Issue compiled and edited by Kiyoko M. Gotanda, Andrew P. Hendry and Erik I. Svensson
Twenty-five years ago, science and society’s view of the pace of evolution was not that different from the one famously espoused by Darwin more than 100 years previously: “we see nothing of these slow changes in progress, until the hand of time has marked the long lapse of ages...”. Now, however, we have a completely different view: rapid evolution is occurring all around us all the time. This change in perspective has led to a series of revolutions in the way humans view and practice medicine, agriculture, resource management, and conservation. Many of the most extreme examples of rapid evolution are associated with human influences, leading to the oft-repeated assertion that humans are “the world’s greatest evolutionary force.”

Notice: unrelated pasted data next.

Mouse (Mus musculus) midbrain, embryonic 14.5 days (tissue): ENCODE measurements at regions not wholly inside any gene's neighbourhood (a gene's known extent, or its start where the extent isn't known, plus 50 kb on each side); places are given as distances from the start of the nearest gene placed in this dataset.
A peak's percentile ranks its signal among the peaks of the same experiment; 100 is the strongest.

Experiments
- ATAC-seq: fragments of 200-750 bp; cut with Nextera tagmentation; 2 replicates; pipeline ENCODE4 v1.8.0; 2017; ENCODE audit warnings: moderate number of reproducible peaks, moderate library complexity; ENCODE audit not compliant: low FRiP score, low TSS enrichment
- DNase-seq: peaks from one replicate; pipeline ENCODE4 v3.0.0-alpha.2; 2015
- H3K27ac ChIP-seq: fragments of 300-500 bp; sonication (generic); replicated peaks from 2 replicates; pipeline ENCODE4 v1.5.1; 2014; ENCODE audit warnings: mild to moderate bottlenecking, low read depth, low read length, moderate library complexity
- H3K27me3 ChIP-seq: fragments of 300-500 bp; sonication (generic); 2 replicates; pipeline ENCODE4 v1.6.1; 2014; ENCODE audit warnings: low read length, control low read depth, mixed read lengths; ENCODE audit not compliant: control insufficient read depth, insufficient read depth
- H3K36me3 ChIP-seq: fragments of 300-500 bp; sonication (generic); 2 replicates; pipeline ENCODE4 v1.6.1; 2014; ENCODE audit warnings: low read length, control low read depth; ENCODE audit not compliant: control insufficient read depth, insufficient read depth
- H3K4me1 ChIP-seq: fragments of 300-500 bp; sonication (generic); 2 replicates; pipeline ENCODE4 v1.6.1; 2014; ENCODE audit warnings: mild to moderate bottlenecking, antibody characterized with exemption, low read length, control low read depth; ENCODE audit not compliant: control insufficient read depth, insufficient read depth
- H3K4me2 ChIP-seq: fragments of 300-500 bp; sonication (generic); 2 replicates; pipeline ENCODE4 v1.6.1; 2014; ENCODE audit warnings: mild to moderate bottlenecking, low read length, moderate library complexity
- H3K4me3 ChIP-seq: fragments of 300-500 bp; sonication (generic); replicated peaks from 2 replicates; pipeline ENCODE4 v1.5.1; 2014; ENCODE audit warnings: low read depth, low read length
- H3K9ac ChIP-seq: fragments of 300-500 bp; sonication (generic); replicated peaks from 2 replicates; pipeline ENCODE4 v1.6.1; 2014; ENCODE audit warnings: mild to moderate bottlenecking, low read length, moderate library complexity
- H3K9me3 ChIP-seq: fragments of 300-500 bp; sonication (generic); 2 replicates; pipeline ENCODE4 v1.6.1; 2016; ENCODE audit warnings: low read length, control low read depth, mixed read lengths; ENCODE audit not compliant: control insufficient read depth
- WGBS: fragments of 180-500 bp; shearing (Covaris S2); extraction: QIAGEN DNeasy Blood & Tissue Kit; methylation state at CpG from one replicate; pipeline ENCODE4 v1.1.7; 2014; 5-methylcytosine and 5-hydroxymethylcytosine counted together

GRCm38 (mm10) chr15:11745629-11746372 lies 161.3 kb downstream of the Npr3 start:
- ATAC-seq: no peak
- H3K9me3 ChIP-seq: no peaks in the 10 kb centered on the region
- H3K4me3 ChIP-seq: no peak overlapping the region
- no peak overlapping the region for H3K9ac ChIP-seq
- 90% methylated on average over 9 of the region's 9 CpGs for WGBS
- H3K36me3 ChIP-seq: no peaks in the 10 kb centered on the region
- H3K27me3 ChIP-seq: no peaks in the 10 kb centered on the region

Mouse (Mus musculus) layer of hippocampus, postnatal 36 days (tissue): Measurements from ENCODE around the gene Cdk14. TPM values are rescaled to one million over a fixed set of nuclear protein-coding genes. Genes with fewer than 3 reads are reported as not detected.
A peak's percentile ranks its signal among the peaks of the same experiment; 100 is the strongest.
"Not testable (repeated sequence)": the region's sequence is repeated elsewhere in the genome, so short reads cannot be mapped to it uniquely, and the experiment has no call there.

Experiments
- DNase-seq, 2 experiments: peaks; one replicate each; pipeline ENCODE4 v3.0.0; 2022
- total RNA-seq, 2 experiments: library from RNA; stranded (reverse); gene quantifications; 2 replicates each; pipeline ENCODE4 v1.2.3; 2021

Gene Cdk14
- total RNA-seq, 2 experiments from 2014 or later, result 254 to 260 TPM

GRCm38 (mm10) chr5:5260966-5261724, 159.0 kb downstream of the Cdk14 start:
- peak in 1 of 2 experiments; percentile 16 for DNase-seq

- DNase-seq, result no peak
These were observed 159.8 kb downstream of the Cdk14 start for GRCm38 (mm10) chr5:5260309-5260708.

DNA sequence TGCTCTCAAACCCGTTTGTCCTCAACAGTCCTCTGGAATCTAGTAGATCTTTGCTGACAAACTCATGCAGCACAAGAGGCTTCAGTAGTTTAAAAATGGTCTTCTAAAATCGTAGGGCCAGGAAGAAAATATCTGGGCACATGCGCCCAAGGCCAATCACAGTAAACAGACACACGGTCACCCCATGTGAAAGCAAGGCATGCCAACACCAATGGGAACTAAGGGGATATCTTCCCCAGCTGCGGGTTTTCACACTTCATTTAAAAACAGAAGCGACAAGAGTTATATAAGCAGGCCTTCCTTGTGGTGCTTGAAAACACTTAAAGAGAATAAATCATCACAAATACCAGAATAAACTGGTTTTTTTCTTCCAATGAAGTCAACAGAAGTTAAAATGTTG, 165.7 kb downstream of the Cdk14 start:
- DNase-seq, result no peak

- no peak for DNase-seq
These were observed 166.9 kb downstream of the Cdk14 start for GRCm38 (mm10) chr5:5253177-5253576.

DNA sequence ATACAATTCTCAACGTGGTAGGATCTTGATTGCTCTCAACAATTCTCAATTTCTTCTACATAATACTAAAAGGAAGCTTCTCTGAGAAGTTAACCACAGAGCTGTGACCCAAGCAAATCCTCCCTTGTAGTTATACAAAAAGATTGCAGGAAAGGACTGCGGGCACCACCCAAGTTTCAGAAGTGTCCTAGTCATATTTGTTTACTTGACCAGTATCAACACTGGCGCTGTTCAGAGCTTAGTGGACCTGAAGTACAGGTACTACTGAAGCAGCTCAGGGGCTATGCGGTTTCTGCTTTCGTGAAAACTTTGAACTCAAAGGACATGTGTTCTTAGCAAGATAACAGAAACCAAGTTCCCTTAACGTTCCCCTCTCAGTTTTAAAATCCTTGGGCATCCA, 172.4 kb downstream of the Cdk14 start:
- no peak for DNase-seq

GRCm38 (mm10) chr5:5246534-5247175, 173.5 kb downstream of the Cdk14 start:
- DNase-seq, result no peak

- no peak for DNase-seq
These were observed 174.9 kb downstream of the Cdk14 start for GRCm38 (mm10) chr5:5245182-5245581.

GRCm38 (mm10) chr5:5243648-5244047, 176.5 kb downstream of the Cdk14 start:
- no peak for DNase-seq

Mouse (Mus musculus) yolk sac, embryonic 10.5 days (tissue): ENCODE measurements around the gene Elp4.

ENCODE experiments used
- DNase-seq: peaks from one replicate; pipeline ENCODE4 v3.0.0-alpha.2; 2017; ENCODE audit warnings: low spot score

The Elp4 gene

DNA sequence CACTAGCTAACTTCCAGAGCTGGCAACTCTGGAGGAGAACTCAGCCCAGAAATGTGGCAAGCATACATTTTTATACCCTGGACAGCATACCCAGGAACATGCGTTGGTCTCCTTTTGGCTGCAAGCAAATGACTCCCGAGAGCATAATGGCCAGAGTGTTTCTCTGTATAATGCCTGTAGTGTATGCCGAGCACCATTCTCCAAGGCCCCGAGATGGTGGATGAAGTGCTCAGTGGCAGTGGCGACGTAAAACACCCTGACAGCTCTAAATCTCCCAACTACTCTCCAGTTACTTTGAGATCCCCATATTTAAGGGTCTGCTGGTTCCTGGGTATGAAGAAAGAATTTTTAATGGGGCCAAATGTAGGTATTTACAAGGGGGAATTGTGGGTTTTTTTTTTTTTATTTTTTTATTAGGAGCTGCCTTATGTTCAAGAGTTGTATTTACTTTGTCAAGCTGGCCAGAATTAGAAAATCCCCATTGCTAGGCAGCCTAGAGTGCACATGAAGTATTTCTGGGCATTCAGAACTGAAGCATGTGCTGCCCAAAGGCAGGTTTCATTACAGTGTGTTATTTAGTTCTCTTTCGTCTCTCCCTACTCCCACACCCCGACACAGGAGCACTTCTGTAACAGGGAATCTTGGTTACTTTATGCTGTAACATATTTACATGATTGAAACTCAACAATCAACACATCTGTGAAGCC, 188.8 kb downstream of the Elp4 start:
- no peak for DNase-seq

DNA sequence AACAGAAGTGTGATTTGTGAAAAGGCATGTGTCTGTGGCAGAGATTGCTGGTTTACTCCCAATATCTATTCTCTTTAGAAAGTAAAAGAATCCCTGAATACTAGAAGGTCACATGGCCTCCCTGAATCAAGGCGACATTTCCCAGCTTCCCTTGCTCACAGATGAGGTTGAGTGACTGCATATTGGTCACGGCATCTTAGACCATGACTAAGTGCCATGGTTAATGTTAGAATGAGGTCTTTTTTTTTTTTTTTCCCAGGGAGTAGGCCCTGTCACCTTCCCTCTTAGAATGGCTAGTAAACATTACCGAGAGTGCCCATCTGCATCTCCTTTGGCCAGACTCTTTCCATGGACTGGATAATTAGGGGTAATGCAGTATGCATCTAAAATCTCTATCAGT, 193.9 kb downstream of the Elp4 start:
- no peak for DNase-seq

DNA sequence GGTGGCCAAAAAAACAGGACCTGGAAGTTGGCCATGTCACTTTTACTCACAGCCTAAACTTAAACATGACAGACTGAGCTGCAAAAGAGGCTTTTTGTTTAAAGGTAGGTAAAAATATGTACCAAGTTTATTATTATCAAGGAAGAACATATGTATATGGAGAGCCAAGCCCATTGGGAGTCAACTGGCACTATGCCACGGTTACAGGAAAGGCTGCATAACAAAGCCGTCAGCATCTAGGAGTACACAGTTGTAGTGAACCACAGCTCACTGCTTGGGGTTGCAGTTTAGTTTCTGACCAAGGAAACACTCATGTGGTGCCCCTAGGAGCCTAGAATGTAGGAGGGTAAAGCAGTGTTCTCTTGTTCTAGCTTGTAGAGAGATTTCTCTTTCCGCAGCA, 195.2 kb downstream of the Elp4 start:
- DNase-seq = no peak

In this theme issue, we review the current state of knowledge and provide empirical evidence regarding how humans cause evolutionary changes in other organisms. This need is particularly pressing given the expectation of a continuing increase in human-modified environments because the evolutionary responses of organisms will shape the future of biodiversity and the services it provides for humans and other organisms.
This issue is now available to read online.
This issue is now available to buy in print.
We offer discounts for bulk orders of the print version of this journal issue for educational use (£20 per copy for 10 or more). Please contact our sales team for more information.